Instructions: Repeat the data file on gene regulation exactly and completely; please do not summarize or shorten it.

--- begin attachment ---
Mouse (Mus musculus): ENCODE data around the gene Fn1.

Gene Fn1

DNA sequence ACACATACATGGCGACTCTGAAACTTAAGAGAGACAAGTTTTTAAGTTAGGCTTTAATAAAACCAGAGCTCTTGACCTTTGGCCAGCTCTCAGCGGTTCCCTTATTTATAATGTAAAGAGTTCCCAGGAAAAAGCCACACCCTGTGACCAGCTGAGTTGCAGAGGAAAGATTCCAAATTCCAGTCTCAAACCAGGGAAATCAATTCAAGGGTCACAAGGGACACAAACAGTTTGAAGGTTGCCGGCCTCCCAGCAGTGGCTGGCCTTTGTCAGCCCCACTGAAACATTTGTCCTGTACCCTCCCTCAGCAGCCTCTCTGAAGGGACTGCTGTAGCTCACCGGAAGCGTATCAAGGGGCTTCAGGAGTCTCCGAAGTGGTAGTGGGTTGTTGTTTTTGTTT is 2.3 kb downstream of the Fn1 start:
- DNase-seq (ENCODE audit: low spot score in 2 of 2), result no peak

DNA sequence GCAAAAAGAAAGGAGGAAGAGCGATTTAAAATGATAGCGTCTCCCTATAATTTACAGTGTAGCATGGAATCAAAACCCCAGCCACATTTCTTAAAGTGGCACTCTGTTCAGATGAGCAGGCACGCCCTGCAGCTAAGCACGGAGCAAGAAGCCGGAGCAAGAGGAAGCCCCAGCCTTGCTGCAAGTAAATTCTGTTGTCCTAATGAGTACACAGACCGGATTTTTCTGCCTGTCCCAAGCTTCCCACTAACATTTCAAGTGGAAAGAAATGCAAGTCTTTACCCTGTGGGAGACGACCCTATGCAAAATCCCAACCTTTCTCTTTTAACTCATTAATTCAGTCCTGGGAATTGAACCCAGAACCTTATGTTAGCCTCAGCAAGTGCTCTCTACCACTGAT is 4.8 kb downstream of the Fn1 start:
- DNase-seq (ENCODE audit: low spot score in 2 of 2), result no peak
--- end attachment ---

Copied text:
Mouse (Mus musculus): ENCODE data around the gene Fn1.

Gene Fn1

DNA sequence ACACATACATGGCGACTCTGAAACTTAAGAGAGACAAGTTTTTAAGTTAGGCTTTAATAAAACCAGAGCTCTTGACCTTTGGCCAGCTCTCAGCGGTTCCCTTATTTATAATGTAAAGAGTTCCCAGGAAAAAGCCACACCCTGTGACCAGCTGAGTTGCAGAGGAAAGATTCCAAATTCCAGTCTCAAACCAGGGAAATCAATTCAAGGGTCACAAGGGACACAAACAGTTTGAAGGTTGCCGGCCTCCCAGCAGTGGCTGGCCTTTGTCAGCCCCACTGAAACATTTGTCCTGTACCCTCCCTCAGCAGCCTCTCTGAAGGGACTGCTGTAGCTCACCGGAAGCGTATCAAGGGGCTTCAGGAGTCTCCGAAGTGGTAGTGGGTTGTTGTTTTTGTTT is 2.3 kb downstream of the Fn1 start:
- DNase-seq (ENCODE audit: low spot score in 2 of 2), result no peak

DNA sequence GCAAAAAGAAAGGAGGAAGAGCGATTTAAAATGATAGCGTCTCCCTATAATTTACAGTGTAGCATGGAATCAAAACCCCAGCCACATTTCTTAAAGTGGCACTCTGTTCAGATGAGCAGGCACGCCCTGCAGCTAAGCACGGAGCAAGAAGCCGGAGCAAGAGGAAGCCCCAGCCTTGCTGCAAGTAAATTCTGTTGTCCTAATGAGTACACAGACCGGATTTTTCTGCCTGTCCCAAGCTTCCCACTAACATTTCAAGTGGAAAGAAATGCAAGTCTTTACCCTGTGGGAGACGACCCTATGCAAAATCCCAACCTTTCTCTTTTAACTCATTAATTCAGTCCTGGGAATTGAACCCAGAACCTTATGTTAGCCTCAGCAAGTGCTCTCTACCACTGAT is 4.8 kb downstream of the Fn1 start:
- DNase-seq (ENCODE audit: low spot score in 2 of 2), result no peak